“There are three main mechanics in this game,” explained Freeman. “There is obviously a levitation mechanic, there is climbing as we showed in the last demo, and there is a mechanic that lets you scan things. There are others that we will reveal over time, but those are the main ones. We wanted to maintain that feeling that this is a sandbox for you to explore and give you tools to solve puzzles, but how you choose to do it is up to you.”
The scanning, just as the levitation and climbing, worked very intuitively. I could toggle my tool to become a scanning device instead and when I pointed it at living creatures, small nodes would appear. This turned into a minigame of sorts, where I had to collect all the green dots and avoid the red dots to fully “scan” the creature. That filled my database — accessed by clicking the PS4 controller’s touchpad — with info logs, voice recordings, and more of my discoveries. It resembled a database you’d find in most other modern games, with a clean and attractive visual display.
Each element of the game felt like a polished piece of a larger overall experience, which brought credence to the feeling that this is likely one of the more polished and fully-developed single player titles we’ve seen in VR thus far and especially on PS VR, although I’ve been told the experience will only last around 3-5 hours, depending on how thorough you are. The exact length of the experience is unclear, since it’s such an open ended design, but it should hopefully provide enough content for players.
“As you explore, things will start to get pretty intense, these are dinosaurs after all,” said Freeman. “Based on the tools you have at your disposal, these aren’t things you can really use to defend yourself. You have to actually use your wits and outsmart things to survive.
“When we first started designing Robinson, we wanted to make a game without any weapons, which was a big challenge for us, because when we design a game [at Crytek] we think about game mechanics in terms of weapons and positions on a map, such as with Crysis. We definitely had those moments where we would be standing at this high cliff in Robinson and just think to ourselves, ‘Wow, this would be a great spot to have a sniper rifle right now!’ but that’s not what this game is about. I think that would change the ESRB a bit, there are no violent actions here.”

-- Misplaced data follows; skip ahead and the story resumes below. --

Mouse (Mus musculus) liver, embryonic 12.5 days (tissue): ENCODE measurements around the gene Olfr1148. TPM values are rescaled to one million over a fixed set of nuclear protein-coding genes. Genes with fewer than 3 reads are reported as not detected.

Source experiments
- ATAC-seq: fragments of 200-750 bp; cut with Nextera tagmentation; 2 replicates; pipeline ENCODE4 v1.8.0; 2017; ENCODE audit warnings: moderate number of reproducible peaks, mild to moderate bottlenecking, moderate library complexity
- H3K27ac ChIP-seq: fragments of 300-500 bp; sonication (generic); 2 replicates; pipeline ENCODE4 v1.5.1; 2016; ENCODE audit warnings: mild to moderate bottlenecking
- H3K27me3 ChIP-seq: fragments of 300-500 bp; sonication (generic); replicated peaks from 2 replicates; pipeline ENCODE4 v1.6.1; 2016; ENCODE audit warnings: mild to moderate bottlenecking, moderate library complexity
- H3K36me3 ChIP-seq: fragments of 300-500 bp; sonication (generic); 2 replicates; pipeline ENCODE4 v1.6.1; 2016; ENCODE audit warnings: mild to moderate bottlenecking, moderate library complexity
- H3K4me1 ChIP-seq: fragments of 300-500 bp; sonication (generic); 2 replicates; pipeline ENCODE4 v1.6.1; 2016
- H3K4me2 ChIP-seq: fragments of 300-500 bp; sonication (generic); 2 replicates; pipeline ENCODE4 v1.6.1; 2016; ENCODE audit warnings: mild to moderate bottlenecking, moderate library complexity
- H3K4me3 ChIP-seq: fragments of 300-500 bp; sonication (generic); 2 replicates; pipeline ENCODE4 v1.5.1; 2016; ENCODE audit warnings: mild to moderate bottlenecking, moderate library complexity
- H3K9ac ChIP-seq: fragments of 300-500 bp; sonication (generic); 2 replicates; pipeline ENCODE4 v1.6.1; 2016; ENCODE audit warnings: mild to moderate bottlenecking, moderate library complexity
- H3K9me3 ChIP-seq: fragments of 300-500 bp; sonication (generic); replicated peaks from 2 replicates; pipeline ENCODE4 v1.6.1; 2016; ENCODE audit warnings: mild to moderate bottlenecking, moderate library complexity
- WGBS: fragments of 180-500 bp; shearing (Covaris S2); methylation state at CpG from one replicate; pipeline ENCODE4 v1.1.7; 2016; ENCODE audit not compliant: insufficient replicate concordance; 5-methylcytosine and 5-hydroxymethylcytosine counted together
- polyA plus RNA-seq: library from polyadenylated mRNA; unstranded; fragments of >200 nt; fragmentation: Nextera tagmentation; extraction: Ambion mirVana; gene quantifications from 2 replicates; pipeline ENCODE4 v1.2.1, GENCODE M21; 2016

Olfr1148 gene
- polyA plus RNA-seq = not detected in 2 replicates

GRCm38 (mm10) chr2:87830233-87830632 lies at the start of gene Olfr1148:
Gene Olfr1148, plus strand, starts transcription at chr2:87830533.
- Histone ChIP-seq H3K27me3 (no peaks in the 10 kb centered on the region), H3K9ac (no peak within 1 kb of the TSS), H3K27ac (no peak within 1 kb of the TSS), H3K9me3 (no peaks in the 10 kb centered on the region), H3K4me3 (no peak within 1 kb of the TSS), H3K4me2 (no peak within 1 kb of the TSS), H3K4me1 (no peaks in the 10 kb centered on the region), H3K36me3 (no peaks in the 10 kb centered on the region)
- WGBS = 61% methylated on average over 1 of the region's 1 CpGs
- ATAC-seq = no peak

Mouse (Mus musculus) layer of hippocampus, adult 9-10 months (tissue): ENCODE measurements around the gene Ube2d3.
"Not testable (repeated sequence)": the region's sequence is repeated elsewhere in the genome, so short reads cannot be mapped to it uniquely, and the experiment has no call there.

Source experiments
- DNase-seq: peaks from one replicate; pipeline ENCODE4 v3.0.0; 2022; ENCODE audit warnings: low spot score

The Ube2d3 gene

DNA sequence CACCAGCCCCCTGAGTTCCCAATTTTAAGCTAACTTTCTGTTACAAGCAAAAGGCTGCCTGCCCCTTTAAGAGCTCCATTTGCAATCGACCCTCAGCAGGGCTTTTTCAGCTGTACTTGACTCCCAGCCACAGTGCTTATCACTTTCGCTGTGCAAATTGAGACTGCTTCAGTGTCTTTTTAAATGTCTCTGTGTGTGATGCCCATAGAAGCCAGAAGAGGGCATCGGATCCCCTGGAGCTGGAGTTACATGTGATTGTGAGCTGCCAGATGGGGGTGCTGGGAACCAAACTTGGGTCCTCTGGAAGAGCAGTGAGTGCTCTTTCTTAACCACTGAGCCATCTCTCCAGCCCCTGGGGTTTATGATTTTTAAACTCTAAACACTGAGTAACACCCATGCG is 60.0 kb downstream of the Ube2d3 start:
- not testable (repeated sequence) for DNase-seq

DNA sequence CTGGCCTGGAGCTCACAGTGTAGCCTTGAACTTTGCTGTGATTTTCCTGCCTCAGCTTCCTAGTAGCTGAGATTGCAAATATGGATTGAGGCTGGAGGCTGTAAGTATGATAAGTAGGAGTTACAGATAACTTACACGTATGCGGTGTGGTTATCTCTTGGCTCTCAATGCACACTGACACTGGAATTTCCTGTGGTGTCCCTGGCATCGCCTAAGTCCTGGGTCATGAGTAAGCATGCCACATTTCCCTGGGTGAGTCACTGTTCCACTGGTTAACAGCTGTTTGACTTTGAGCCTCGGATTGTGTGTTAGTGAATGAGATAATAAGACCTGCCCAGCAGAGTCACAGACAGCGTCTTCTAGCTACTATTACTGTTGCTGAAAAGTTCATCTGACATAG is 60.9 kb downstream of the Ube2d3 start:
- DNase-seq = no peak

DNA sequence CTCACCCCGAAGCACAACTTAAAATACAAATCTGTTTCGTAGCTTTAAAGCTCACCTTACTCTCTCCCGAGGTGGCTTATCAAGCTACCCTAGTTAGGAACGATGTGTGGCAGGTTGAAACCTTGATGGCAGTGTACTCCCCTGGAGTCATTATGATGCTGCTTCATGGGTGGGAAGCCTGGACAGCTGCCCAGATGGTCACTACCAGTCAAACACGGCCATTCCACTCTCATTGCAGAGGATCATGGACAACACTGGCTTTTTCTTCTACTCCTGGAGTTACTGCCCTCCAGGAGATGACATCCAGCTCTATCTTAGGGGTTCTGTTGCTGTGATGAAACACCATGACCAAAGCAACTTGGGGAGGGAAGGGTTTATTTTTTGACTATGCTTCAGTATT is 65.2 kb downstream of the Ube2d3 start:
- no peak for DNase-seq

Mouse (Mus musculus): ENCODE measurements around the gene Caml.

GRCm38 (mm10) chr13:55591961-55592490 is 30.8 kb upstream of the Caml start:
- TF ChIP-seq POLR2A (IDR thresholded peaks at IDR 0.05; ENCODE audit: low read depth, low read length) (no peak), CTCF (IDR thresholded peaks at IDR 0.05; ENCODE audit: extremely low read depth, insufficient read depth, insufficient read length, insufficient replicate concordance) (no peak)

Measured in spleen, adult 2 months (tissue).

It’s a big change of direction for a studio like Crytek, admittedly, but it’s one that seems to be paying off. During my demo I never felt any forms of motion sickness, despite the game’s reliance on traditional control stick movement. There as a “comfort” turning mode enabled, so pushing the thumbstick to the right or left would cause me to quickly snap in small degrees rather than fluidly twist my character, but they assured me there would be a lot of alternate control options for those that are more or less prone to VR discomfort.
The last major new piece of this demo came in the way of Laika, a second companion you’re paired with in Robinson. She’s a small dinosaur that, despite HIGS’ disliking of her, is incredibly useful. I could point somewhere and tell her to go there, I could call her to me, I could play hide and seek with her, and I could even ask her to roar. That last bit was useful in order to scare off some critters that were causing a gate to act up and prevent my progression.
“Partnering with Sony was a good idea, they have vast experience supporting games, our relationship is really good too,” said Freeman. “The broadness of the adventure we established in the IP when we were coming up with this experience. And it has room to grow — it could go somewhere else in the future. Anything is possible. This game, specifically, only happened because of VR.”
I also made sure to ask about the flying dinosaurs I was seeing in the sky and on the promotional posters and artwork at the end of the interview. Any chance we’d get to take flight on the back of one of those? Or fly a repaired spaceship?
“I can say this: you won’t be repairing a ship, but you won’t always walk on the ground,” said Freeman. “As for the flying dinosaurs, that would definitely be awesome.”
Fingers crossed on that one.
Robinson: The Journey is currently slated as an exclusive for the launch window of the PlayStation VR headset, which releases on October 13th.